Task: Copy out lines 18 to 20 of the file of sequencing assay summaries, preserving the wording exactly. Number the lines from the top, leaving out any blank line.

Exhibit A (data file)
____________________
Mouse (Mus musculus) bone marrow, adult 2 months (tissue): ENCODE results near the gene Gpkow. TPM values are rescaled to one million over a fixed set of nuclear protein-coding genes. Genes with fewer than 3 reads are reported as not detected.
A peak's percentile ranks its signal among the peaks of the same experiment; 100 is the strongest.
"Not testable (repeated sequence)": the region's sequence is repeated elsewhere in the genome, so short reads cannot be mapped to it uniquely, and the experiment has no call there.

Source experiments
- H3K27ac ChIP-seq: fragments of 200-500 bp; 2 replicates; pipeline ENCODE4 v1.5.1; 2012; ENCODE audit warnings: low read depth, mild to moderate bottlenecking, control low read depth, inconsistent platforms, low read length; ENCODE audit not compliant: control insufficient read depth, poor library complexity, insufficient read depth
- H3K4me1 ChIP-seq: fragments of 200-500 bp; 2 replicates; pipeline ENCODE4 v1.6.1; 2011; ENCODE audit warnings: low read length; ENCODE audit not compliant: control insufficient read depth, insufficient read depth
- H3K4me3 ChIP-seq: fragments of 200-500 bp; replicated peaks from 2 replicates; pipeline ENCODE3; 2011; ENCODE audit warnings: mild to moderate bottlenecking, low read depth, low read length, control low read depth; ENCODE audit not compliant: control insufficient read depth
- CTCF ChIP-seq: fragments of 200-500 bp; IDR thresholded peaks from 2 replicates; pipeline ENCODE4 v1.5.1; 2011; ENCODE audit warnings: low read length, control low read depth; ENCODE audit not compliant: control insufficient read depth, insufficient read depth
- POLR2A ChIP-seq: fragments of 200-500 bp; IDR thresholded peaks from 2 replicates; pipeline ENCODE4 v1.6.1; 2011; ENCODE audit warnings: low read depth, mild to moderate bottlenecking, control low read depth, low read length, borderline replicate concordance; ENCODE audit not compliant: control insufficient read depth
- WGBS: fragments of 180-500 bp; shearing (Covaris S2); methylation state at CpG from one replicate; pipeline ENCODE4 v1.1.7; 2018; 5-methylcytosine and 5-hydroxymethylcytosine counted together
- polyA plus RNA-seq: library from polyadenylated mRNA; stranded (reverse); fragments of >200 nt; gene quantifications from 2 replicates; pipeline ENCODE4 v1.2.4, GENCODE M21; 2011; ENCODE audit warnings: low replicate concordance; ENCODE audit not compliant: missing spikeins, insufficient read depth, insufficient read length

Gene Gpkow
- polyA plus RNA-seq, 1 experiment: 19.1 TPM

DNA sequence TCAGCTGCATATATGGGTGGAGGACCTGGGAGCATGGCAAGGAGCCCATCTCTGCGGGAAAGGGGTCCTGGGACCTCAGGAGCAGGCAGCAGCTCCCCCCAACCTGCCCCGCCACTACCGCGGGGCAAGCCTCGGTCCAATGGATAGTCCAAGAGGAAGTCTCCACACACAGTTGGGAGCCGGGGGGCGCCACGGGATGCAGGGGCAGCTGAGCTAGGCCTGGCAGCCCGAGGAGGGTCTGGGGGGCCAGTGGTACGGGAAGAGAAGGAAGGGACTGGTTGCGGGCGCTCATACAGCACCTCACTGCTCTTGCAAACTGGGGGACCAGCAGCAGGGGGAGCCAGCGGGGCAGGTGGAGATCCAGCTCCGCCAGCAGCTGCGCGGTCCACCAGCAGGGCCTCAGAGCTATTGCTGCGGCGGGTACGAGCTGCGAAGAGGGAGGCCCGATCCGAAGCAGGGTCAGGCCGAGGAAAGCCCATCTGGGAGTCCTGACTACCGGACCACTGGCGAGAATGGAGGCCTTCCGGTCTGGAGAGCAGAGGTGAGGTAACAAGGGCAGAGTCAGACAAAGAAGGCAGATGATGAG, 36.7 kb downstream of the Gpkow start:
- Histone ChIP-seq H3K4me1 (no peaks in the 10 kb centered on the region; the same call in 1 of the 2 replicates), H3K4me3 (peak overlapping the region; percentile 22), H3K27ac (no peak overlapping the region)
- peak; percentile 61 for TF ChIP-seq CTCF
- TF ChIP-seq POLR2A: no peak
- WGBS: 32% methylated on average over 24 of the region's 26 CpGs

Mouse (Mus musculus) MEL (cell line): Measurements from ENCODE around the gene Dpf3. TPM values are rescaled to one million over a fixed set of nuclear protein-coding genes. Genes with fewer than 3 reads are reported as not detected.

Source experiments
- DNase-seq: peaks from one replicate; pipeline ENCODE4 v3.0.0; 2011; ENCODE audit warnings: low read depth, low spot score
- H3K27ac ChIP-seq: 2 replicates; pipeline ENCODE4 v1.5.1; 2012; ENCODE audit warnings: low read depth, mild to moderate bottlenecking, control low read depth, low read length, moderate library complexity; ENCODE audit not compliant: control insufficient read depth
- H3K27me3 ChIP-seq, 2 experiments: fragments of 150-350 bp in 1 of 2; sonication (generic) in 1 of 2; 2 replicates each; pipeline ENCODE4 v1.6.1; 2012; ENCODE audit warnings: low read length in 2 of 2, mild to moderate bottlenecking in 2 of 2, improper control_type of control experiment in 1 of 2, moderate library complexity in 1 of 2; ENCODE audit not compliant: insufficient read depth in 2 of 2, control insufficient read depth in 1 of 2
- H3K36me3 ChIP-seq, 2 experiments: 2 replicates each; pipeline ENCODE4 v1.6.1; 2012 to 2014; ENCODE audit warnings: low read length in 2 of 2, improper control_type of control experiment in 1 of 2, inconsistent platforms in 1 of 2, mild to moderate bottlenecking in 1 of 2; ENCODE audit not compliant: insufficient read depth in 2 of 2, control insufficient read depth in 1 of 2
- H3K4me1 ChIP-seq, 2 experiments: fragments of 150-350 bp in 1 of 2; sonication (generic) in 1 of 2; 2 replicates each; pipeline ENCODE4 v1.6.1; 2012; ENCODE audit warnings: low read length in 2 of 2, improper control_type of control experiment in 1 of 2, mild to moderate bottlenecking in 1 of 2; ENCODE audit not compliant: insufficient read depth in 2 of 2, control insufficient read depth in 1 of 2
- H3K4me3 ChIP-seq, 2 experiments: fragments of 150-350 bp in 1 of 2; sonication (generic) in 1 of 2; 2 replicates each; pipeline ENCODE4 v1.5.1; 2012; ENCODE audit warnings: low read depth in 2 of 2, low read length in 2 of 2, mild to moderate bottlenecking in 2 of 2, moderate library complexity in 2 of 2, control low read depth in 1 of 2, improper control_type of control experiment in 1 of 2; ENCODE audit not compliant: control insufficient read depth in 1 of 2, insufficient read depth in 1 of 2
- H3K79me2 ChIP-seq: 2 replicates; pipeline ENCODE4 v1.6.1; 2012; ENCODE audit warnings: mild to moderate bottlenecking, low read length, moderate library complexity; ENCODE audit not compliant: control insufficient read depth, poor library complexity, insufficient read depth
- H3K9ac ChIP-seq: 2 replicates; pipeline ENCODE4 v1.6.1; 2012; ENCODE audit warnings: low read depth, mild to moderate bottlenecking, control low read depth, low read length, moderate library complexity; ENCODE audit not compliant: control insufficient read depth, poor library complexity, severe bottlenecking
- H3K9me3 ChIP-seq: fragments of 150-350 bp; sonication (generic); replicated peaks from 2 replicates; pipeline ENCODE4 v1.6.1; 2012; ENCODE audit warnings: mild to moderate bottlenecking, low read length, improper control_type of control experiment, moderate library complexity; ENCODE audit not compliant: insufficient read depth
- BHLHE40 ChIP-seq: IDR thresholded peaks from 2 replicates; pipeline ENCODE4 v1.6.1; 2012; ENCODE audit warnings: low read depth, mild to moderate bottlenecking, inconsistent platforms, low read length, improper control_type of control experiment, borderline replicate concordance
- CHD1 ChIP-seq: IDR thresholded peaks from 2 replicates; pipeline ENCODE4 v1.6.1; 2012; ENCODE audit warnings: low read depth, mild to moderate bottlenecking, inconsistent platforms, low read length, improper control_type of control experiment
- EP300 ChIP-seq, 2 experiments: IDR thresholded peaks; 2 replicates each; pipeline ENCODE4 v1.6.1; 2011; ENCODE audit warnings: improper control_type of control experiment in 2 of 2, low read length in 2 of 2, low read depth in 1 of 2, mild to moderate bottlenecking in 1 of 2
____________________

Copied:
- WGBS: 32% methylated on average over 24 of the region's 26 CpGs

Mouse (Mus musculus) MEL (cell line): Measurements from ENCODE around the gene Dpf3. TPM values are rescaled to one million over a fixed set of nuclear protein-coding genes. Genes with fewer than 3 reads are reported as not detected.

Source experiments